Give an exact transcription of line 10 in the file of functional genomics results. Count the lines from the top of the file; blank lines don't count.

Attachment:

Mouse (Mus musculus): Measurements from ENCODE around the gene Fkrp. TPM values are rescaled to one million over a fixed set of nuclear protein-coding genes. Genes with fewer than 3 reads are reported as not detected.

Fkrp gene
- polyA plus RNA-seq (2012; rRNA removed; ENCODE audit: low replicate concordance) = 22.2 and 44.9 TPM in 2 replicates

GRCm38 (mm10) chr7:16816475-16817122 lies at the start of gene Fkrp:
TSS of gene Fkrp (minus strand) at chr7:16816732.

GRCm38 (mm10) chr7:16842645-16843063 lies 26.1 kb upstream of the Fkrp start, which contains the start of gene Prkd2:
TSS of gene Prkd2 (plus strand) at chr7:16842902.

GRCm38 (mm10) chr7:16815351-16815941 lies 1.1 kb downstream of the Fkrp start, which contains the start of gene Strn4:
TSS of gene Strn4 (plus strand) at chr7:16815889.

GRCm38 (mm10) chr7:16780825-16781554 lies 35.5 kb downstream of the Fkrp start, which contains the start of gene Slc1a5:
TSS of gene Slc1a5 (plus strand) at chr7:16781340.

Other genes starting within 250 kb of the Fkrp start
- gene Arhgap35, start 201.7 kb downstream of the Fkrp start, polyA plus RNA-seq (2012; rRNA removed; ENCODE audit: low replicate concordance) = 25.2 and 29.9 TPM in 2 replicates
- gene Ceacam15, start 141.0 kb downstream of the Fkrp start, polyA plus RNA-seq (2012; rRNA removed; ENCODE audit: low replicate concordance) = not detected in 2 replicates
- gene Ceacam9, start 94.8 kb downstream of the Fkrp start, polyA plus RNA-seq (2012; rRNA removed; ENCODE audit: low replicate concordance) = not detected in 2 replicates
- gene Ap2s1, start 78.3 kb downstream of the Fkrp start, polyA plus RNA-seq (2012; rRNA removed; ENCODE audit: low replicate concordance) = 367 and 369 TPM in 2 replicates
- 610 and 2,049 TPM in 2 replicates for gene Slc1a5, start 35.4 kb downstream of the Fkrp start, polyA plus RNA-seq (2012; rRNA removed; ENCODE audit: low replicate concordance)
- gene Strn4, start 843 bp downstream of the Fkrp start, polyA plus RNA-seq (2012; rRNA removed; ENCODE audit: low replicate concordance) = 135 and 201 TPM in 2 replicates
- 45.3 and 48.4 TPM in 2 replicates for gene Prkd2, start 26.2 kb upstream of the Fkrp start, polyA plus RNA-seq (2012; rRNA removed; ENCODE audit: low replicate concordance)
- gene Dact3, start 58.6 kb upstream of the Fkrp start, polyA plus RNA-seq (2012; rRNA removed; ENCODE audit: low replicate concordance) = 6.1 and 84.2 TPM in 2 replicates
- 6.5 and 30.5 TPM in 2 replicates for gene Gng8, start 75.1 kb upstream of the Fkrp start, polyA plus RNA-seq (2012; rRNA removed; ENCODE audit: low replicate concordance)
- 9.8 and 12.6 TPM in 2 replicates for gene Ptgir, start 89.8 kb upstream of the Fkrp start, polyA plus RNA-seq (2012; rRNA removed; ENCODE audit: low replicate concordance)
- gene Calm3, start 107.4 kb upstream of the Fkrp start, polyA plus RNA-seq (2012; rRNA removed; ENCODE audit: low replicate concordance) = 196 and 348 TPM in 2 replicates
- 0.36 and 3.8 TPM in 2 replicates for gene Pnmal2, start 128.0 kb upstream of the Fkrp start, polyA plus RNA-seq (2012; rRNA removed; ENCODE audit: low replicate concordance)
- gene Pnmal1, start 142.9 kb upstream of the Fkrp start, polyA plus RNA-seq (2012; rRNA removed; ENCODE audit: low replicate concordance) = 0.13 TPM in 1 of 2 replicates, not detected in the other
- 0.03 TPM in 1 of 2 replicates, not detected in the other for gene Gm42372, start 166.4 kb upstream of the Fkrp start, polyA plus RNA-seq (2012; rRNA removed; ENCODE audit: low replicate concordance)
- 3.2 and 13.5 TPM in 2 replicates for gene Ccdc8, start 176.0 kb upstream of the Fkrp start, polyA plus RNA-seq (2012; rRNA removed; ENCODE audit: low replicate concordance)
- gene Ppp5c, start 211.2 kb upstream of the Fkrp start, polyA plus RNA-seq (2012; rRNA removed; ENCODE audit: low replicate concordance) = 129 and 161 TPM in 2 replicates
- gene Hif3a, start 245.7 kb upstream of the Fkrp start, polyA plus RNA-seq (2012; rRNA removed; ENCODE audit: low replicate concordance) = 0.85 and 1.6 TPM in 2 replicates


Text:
GRCm38 (mm10) chr7:16780825-16781554 lies 35.5 kb downstream of the Fkrp start, which contains the start of gene Slc1a5: